I told you so.
If you are of a Certain Age, you remember Outcome Based Education, the Next Big Education Thing of the 1990s. Its basic idea was to reduce education to observable behaviors-- all those lesson plans with "The Student Will Be Able To...," are artifacts of OBE. The architects were intent on reducing all learning to something cold, hard and observable instead of fuzzy objectives like "After we've covered this unit, the students will kn ow stuff."
This was not necessarily a terrible thing. But the architects made one crucial mistake. They decided that they would include non-cognitive objectives-- having self-esteem, making sound decisions, tolerance, all that good soft skill squishy stuff.
Social conservatives freaked out. Phyllis Schafly, Rush Limbaugh, Pat Robertson, and a host of others sounded the alarm about government indoctrination, and ultimately, OBE was stomped into the dirt.
This stuff-- what we now call social and emotional learning-- is a really hard needle to thread in education policy. Almost like someone took a third rail and bent it into an eye-of-a-needle shape.
On the one hand, it's absolutely necessary stuff. Young humans have to learn how to interact with other humans, and many of them, for reasons ranging from family of origin to simple biology, aren't very good at it. This becomes a problem in life that overwhelms other issues (I once had a student who couldn't hold a job, regularly quitting with the complaint "that guy thinks he can just boss me around," and "that guy" was always his actual boss).
It seems like learning things like "be responsible" and "work with others" and "don't be an asshat" would be unobjectionable, and as I've pointed out before, 95% of the "This Teacher Changed My Life" stories focus not on content, but on SEL stuff.
But as soon as you start trying to turn it into curriculum, you get into trouble, and I have for years now been expressing my disbelief and how blithely folks like the personalized [sic] learning crowd have been pushing SEL programs.
And here comes the backlash. Meet Jennifer McWilliams.
So let's tug on this thread and see what we find. Jennifer stood up against the indoctrination of a SEL program and was fired "on the spot" (and yes, that means that either there are some pieces missing from this story, or Jennifer's union is terrible even by Indiana standards).
Jennifer is wearing her Purple for Parents t-shirt. That's a group that started in Arizona in response to Red for Ed. While they say they're pro-teacher, they are not such fans of the NEA, and they have some thoughts about what Red for Ed is "really" about:
This sinister agenda is really about turning America into a socialist-dependent nation, by turning our children into social justice warriors who will vote to change the Constitution and our founding American principles.
So many of the old issues are here-- the evil union with its leftist agenda, creeping communism, and of course the Common Core. And the usual opposition to federal involvement in education; one such group may have provided the text that got McWilliams in trouble.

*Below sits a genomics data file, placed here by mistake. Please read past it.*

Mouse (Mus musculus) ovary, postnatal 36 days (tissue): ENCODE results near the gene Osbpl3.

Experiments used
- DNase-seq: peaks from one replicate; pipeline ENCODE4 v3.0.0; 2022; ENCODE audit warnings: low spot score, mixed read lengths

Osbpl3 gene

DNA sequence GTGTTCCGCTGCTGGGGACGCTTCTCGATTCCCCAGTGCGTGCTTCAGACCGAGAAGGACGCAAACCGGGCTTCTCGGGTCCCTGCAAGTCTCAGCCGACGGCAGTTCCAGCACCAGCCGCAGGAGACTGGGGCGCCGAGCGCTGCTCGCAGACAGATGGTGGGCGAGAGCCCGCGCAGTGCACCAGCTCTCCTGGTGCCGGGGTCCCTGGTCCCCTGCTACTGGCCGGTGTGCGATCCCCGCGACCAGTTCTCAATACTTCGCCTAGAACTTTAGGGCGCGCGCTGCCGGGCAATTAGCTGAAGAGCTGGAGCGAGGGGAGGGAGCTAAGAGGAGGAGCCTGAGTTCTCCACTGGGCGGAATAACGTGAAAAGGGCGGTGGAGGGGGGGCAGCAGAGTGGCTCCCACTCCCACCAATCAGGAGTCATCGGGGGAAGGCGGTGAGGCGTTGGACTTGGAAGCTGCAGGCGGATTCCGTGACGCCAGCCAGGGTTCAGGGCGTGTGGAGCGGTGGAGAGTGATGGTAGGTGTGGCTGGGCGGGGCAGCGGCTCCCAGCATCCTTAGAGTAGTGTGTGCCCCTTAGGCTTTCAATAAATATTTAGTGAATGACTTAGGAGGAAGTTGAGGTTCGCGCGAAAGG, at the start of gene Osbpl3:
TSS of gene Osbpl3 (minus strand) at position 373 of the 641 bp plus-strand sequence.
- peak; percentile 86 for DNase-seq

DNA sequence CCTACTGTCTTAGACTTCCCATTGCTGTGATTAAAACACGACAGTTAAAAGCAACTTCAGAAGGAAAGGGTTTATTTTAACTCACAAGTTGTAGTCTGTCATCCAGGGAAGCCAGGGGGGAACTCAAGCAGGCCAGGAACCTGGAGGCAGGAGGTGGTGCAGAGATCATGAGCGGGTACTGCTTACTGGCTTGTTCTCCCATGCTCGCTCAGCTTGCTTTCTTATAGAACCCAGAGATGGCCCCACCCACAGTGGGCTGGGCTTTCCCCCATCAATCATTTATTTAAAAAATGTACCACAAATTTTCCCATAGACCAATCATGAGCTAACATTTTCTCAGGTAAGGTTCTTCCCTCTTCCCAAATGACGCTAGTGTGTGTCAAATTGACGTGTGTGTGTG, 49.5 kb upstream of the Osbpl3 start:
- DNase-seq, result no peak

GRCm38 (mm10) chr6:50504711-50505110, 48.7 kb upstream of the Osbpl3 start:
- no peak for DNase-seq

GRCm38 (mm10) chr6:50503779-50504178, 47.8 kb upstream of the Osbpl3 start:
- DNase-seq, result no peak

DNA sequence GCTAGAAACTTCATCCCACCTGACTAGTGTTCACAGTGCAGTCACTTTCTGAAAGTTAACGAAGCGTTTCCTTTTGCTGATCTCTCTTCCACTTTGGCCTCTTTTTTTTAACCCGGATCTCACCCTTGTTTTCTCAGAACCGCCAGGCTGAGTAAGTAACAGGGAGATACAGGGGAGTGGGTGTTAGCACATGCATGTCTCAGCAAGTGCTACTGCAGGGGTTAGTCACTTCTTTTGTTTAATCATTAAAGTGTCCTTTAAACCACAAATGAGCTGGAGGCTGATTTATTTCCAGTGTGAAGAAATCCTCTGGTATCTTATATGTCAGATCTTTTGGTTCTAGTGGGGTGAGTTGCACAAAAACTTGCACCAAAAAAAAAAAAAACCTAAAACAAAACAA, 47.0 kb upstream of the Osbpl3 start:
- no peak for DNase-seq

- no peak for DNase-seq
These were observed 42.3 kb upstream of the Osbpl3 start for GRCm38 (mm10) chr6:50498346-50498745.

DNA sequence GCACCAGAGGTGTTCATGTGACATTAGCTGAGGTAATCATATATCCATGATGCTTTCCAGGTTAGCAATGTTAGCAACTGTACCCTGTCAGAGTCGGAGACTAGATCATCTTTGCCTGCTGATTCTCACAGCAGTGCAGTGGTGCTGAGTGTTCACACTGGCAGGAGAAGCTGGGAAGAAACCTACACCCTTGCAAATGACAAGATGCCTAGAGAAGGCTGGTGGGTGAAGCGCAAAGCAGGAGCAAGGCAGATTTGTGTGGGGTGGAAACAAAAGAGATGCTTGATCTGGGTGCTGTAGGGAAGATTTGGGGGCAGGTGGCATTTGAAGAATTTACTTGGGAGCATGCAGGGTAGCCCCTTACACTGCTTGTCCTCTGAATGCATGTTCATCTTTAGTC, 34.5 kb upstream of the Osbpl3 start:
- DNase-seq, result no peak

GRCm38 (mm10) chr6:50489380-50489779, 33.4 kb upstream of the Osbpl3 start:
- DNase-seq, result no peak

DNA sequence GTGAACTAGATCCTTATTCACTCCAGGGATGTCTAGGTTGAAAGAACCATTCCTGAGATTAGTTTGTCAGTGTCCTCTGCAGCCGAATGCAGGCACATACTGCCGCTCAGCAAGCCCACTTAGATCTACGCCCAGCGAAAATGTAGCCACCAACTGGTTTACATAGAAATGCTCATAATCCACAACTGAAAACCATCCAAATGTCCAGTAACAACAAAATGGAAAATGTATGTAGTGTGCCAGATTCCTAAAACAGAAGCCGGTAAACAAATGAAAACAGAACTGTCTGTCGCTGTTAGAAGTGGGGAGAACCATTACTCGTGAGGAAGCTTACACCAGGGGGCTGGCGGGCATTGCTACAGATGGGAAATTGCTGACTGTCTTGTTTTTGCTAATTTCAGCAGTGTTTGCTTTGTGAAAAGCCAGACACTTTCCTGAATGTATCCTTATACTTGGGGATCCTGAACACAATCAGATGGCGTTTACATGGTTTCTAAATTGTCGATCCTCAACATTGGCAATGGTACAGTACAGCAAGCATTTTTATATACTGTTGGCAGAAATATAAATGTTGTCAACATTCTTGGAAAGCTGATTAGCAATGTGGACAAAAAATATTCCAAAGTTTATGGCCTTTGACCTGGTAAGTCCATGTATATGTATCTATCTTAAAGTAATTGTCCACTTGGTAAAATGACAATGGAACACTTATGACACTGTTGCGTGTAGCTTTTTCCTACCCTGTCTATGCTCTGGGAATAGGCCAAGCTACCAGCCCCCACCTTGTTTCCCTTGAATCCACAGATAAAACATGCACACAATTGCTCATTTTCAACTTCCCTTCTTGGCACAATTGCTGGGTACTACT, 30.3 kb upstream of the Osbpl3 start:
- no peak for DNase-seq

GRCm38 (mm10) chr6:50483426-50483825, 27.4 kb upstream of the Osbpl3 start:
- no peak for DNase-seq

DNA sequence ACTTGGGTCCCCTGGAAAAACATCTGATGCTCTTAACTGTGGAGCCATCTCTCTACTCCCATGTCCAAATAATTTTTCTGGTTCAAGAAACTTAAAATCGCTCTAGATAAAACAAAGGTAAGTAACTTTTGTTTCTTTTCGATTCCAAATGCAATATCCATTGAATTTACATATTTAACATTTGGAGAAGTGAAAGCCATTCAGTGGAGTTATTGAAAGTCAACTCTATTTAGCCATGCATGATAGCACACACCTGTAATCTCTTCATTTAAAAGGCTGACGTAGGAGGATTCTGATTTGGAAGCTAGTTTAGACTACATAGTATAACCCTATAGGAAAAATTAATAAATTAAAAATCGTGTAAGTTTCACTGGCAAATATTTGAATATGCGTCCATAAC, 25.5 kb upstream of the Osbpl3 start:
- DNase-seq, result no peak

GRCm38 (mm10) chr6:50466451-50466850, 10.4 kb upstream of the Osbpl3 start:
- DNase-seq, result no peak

McWilliams has been giving some interviews to like-minded groups, like "Freedom Project Media," which explain further what the issue is:
Also deeply troubling to the Indiana teacher was the use of an “SEL” program known as Leader in Me, which she said has “taken over the school.” “It is on all of the bulletin boards, in the language of EVERYTHING, determines praise and awards, literally everything,” she continued, adding that the school does not have the right to teach children controversial values.
One of her big concerns was that the SEL programs trains children to “compromise” on “everything.”
And Rebecca Friedrichs, the anti-union teacher turned lawsuit face turned activist, has picked up the story and passed it along on the interwebz. And McWilliams has a Go Fund Me, because nothing fights creeping socialism like collective action, I guess.
The objections to "government schools," the claims of Christian persecution, the charges of indoctrination-- none of this is new, but Social and Emotional Learning has become the "and now" in many of these stories, the final proof that public school is Very Naughty. And the SEL blowback is showing up in more soberly way right wing publications like the Federalist. Tennessee and Georgia have both backed away from the CASEL initiative.
It's a somewhat discouraging issue because there's nobody to cheer for here. The far-right fear that everything is a conspiracy between evil unions and evil communists to destroy this great nation from the inside so that the Illuminati can install godless papists to drain our precious bodily fluids is tiresome and unhelpful because we need to talk about conditions on this planet. Meanwhile, SEL is hugely important in education and probably almost impossible to implement in any kind of formal manner that tries to extract the human element from teaching young people how to be better humans. Does it belong in schools? Of course-- you can't have humans together and not have some sort of SEL occurring. Should it be formalized with a curriculum and tests and data collection? Are you nuts? You can't and you shouldn't try to set up a program based on your idea of a standardized decent human being.
And education policy folks keep making the same damn mistake, from OBE to Common Core to, now, SEL, and it keeps getting worse, because every time the far-out-in-right-field crowd sees it as one more piece of proof of a wider and more complex conspiracy against them and gets triggered all over again.
In the meantime, we can follow this story and enjoy the irony of someone who feels she lost her job unjustly, but who opposes the existence of a union that could have offered her protection from unjust firing if she weren't living in a right to work state.